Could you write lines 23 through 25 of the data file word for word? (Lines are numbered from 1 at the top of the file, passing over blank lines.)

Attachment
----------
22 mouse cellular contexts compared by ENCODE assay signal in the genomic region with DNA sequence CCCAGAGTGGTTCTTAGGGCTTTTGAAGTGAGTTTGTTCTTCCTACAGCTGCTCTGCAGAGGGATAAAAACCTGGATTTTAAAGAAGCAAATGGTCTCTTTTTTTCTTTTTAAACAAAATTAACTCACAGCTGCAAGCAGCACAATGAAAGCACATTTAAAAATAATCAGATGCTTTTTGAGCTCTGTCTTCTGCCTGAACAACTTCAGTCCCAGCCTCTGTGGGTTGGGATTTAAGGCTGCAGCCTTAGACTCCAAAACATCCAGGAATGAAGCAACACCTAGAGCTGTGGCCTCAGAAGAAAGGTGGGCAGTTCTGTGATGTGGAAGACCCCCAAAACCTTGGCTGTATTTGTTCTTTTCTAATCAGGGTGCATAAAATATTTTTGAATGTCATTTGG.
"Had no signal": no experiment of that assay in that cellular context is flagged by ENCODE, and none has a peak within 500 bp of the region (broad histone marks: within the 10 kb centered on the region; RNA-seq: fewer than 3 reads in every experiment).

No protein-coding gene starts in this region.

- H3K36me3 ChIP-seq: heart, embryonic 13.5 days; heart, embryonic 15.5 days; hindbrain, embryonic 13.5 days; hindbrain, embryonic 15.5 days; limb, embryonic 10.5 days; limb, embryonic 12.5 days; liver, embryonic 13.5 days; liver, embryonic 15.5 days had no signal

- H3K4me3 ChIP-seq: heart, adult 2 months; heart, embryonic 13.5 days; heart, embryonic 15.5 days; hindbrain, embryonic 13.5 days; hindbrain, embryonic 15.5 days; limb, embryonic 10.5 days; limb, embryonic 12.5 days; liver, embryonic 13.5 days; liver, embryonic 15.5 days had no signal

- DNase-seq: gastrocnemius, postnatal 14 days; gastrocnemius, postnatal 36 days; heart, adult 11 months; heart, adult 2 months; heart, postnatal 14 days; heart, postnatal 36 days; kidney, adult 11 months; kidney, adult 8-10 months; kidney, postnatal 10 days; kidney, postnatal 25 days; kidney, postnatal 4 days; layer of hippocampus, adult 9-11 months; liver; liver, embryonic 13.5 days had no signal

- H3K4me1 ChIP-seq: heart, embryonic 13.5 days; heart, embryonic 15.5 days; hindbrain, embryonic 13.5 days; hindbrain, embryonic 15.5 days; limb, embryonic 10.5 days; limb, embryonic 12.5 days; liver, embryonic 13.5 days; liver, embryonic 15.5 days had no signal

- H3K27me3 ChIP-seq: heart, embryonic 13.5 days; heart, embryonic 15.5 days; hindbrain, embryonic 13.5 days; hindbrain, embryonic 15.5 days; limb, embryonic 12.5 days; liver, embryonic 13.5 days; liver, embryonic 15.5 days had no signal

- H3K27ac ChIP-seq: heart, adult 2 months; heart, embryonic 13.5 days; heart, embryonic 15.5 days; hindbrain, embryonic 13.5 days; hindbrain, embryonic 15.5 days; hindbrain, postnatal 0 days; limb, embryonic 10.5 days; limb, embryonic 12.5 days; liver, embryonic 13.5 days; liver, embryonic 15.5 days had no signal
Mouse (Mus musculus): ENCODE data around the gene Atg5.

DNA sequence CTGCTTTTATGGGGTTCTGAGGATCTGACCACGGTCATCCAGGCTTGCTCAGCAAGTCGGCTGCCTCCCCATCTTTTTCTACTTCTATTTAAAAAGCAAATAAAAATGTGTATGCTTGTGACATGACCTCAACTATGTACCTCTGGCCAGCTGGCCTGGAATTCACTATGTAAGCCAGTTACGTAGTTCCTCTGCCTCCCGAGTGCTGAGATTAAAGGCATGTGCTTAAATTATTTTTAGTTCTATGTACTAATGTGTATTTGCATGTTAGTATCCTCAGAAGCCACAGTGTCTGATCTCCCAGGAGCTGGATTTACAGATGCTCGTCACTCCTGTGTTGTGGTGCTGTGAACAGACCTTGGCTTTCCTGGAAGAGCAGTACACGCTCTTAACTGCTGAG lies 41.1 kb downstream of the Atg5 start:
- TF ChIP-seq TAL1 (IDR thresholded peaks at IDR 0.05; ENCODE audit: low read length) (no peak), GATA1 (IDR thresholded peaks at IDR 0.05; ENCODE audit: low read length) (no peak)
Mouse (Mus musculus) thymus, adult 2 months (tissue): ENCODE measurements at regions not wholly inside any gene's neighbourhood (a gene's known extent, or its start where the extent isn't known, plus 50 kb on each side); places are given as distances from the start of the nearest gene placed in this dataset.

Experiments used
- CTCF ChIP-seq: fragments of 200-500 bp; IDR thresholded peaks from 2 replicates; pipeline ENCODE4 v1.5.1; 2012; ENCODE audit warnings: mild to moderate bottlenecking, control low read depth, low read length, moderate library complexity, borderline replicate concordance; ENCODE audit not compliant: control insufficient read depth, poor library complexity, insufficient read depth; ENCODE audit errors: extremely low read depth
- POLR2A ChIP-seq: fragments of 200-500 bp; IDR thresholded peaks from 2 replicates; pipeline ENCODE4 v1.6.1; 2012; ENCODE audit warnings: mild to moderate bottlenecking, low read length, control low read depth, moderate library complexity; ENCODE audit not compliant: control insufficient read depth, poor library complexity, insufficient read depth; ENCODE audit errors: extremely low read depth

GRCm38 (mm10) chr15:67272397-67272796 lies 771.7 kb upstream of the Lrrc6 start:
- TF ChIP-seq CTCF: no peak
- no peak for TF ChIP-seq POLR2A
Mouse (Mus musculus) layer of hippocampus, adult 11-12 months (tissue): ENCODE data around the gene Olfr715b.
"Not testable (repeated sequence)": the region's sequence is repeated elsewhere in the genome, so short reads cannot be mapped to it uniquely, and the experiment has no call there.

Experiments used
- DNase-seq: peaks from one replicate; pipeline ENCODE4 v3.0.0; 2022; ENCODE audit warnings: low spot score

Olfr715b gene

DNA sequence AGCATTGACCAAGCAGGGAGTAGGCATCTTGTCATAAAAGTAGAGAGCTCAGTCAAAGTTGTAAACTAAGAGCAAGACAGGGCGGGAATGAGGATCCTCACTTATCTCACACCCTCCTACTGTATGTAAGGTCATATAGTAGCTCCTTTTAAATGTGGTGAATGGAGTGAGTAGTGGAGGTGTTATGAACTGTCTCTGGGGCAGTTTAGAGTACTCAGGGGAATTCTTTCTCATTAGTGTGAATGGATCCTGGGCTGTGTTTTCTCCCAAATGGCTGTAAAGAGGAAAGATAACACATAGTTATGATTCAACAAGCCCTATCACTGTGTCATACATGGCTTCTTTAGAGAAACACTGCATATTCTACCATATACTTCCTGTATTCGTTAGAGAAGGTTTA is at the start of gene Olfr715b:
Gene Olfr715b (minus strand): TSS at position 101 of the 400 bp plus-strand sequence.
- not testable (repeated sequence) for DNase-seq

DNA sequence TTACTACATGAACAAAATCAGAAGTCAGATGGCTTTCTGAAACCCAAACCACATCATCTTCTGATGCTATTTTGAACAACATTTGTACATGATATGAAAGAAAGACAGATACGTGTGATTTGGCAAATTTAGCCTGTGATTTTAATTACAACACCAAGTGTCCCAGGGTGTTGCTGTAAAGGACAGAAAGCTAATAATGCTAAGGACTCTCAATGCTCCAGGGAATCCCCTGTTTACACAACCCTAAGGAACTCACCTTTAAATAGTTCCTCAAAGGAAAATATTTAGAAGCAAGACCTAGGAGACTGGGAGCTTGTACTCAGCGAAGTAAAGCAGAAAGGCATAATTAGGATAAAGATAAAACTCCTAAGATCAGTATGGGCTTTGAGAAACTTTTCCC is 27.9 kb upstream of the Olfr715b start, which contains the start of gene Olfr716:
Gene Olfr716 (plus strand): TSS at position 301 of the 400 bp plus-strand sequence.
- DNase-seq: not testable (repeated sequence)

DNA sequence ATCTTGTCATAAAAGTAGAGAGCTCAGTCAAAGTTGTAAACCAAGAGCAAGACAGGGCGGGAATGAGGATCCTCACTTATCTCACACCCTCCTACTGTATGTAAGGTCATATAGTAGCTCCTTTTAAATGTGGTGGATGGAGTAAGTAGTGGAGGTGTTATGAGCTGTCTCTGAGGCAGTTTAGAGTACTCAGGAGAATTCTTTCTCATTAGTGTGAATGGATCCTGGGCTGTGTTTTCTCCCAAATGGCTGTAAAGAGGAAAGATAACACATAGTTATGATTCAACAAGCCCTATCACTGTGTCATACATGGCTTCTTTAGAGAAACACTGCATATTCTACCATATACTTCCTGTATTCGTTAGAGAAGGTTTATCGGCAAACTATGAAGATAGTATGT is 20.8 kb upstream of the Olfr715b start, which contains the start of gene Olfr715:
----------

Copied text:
- DNase-seq: peaks from one replicate; pipeline ENCODE4 v3.0.0; 2022; ENCODE audit warnings: low spot score

Olfr715b gene

DNA sequence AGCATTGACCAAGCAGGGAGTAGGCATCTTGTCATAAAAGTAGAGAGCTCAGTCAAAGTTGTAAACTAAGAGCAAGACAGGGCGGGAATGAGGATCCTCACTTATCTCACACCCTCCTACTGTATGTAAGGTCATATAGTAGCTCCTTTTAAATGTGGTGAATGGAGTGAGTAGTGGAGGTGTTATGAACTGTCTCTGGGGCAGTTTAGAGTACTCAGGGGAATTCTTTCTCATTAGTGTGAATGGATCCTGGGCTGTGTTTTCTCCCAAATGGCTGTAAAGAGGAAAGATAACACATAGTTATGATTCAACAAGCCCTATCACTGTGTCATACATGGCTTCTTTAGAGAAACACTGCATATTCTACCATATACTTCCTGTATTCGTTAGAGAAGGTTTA is at the start of gene Olfr715b: